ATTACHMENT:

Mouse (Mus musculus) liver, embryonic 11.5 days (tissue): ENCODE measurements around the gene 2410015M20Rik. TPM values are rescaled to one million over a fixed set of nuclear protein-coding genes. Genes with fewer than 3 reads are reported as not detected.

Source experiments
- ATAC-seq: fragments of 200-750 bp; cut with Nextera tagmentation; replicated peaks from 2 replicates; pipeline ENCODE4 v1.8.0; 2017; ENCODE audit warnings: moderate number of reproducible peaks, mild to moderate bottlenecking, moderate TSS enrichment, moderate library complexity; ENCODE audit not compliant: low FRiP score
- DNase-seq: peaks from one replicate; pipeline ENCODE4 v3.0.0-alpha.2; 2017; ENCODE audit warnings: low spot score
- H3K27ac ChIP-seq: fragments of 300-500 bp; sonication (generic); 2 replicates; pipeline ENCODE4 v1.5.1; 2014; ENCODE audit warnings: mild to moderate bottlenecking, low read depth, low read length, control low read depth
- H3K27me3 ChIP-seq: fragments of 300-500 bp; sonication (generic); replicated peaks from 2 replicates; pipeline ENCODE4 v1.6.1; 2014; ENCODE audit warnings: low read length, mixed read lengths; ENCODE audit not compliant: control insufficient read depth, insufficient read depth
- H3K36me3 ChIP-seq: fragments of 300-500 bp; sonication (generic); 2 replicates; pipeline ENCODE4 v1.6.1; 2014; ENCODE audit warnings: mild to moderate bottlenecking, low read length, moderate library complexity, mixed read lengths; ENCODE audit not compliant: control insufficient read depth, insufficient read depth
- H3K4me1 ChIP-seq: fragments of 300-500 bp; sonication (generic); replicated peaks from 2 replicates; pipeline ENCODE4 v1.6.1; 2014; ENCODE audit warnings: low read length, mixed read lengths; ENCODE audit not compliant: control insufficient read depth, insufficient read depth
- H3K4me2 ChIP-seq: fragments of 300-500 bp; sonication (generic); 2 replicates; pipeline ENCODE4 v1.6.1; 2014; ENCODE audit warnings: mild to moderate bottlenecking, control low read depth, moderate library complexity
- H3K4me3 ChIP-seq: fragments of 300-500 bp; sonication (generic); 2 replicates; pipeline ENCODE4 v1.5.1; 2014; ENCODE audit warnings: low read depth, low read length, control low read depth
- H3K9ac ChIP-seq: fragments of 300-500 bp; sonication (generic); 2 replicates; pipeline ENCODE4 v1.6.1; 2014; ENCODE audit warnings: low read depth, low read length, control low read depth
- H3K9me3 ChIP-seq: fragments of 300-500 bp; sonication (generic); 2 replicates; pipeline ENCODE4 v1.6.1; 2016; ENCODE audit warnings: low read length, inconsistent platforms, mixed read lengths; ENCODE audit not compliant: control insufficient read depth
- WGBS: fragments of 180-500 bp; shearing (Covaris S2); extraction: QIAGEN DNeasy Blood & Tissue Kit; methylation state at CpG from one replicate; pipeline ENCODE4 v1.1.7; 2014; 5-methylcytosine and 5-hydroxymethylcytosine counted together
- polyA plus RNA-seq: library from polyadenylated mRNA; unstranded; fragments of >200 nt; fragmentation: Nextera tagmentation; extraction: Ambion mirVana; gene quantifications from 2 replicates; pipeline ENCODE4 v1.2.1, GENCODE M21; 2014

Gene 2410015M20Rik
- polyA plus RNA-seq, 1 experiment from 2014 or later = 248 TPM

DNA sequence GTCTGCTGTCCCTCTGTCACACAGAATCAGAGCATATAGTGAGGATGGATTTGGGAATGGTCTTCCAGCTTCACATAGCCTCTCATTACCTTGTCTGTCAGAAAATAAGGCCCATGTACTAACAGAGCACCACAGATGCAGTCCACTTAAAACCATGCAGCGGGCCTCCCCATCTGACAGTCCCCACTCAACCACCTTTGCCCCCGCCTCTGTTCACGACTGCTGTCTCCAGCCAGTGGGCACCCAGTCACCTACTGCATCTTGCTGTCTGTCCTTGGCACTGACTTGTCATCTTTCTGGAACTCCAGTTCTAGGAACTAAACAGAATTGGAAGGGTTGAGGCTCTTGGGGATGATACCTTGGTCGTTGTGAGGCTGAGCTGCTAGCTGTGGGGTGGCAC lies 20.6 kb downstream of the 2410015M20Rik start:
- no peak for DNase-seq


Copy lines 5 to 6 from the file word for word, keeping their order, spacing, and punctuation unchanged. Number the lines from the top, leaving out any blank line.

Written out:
- H3K27ac ChIP-seq: fragments of 300-500 bp; sonication (generic); 2 replicates; pipeline ENCODE4 v1.5.1; 2014; ENCODE audit warnings: mild to moderate bottlenecking, low read depth, low read length, control low read depth
- H3K27me3 ChIP-seq: fragments of 300-500 bp; sonication (generic); replicated peaks from 2 replicates; pipeline ENCODE4 v1.6.1; 2014; ENCODE audit warnings: low read length, mixed read lengths; ENCODE audit not compliant: control insufficient read depth, insufficient read depth